‘Black Lightning’ actress Nafessa Williams talks playing TV’s first black-lesbian superhero

Nafessa Williams made history earlier this year playing TV’s first black lesbian superhero, Thunder, on the CW drama “Black Lightning.”

That visibility is necessary.

“Black lesbians want to see themselves on TV. They want to hear and see their stories. Representation matters,” Williams says. “It’s why we turn on the TV. You feel left out when you don’t see yourself.

“It’s a long time coming. I’m happy to be apart of the shift,” Williams says. “We will see more black lesbian superheros on TV. We broke that mold.”

“Black Lightning” is based on the eponymous DC comic book character, who fights crime with superhuman powers that let him control electricity.

Black Lightning” was DC Comics‘ first African-American superhero when it debuted in April 1977 with its own imprint.

Black Lightning Lesbian Character

Nafessa Williams plays Thunder, the first black-lesbian superhero on TV. She appears on the CW series “Black Lightning.” Photo: Annette Brown/The CW

Nine years after retiring from fighting crime to focus on his family and career, Jefferson Pierce, aka Black Lightning, returns to superhero duty when his daughters, Jennifer (China Anne McClain) and Anissa, are threatened by a local gang. Anissa is a social-justice activist and student.

Jennifer — Lightning — has electric abilities like her dad and the power of flight.

Anissa — Thunder — can become temporarily invulnerable and generate massive shockwaves.

Anissa also has a love interest, half-Amazonian, Asian-American character Grace Choi, played by Chantal Thuy. The couple have split, but their relationship could be rekindled.

The “Black Lightning” season finale airs tonight on the CW.

Previous to entering the acting field, Williams, a 32-year-old Philadelphia native, graduated with a bachelor’s degree in criminal justice from West Chester University with plans on becoming a lawyer.

In the summer of 2008, Williams interned with the Philadelphia District Attorney’s Office in their homicide division, but was fired.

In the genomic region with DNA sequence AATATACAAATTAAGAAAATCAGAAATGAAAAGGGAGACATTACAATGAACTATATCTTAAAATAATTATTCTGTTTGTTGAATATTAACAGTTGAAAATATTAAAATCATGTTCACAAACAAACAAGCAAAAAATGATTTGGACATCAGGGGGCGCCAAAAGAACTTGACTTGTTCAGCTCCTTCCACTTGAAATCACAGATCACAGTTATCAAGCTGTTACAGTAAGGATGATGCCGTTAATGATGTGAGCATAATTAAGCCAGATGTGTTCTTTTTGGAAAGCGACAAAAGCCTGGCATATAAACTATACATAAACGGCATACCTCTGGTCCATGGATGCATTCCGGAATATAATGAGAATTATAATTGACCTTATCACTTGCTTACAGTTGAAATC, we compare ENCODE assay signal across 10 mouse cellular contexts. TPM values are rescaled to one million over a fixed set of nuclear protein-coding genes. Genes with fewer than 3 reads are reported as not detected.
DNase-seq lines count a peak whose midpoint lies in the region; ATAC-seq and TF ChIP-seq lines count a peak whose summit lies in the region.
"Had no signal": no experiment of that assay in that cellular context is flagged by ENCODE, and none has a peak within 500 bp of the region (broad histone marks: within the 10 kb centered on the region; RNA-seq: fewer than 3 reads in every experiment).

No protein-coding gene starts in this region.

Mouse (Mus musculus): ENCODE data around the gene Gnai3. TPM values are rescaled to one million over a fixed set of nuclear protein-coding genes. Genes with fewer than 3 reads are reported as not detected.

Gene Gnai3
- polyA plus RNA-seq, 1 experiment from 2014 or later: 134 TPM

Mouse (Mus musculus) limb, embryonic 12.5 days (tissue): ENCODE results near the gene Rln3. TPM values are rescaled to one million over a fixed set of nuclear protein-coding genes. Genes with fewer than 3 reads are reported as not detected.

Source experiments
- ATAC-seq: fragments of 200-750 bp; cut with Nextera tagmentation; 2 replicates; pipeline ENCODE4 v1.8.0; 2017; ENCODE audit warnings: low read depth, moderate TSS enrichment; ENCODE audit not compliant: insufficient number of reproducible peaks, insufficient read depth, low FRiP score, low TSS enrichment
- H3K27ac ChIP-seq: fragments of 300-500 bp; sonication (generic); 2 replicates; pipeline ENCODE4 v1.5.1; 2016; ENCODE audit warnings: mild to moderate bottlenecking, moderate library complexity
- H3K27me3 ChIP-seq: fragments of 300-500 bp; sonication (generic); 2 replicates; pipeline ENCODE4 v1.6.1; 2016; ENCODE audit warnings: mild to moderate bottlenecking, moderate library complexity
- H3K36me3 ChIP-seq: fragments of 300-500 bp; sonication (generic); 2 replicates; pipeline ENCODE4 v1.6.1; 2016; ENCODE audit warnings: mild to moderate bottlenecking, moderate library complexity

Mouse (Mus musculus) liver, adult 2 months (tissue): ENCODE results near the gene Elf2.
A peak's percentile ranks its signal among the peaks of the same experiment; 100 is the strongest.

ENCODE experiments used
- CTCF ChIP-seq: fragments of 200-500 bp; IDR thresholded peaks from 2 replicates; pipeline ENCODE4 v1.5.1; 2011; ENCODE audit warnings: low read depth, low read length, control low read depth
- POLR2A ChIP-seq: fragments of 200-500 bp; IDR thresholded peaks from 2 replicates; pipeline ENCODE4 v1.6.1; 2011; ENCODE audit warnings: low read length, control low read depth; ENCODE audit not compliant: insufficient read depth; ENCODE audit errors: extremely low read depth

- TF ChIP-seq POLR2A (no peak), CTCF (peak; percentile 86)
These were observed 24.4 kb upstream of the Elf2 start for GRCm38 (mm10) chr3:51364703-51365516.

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Williams first acting role was on the daytime soap “One Life to Live.” Since moving to Los Angeles, Williams has appeared on “Code Black,” “Survivor’s Remorse,” and “Real Husbands of Hollywood.”

Williams also owns an online fashion boutique, Saturday Dreaming.

In an interview with Q Voice News, Williams talks about being fired from that internship, making history with her role on “Black Lightning,” and the future of Anissa and Grace’s love life.

Here are some excerpts.

Being fired from Philadelphia District Attorney’s Office

“I had always done acting, but part time,” Williams says. “I was ready to take the risk. I wanted to go to auditions. They said no, but I went anyway. They fired me. It was the best day of my life. It wasn’t my thing. I couldn’t focus.”

Anissa comes out as a lesbian and as a superhero

“There is a parallel to coming out as gay or lesbian and coming out as a superhero,” Williams says. “There’s a struggle about coming out to who you are as a person. Anissa does struggle and doesn’t come out as a superhero until she understands who she is.

“Anissa came out to her parents as a teenager, and they love her. The root of their relationship is love,” Williams says. “Anissa is very comfortable in her own shoes about being a lesbian. She walks unapologetically. It’s refreshing.”

Black Lightning Lesbian Character

Nafessa Williams plays Anissa Pierce, aka Thunder, on the CW series “Black Lightning.” Photo: Annette Brown/The CW

‘It was a no brainer’

“I had no clue about ‘Black Lightning’,” Williams says. “My agent sent me the script. I called him and said, I have to be a part of this. Anissa was very empowered and would be a great character for girls to see. It was a no brainer.”

‘It was something different for me’

“Anissa being a lesbian was in the first few pages of the script. I was excited,” Williams says. “It was something different for me. I’ve never played a lesbian. She’s the first black-female lesbian superhero on TV. That got me excited to get on board.”

Anissa’s love life with Grace

“Anissa is very focused on understanding her powers and being a superhero. That’s her focus right now. It affected her first relationship, but Anissa and Grace left on good terms.

“I would like to see how their relationship can grow. Hopefully, we see more of Grace.”

About the author

Phillip Zonkel

Award-winning journalist Phillip Zonkel spent 17 years at Long Beach's Press-Telegram, where he was the first reporter in the paper's history to have a beat covering the city's vibrant LGBTQ. He also created and ran the popular and innovative LGBTQ news blog, Out in the 562.

He won two awards and received a nomination for his reporting on the local LGBTQ community, including a two-part investigation that exposed anti-gay bullying of local high school students and the school districts' failure to implement state mandated protections for LGBTQ students.

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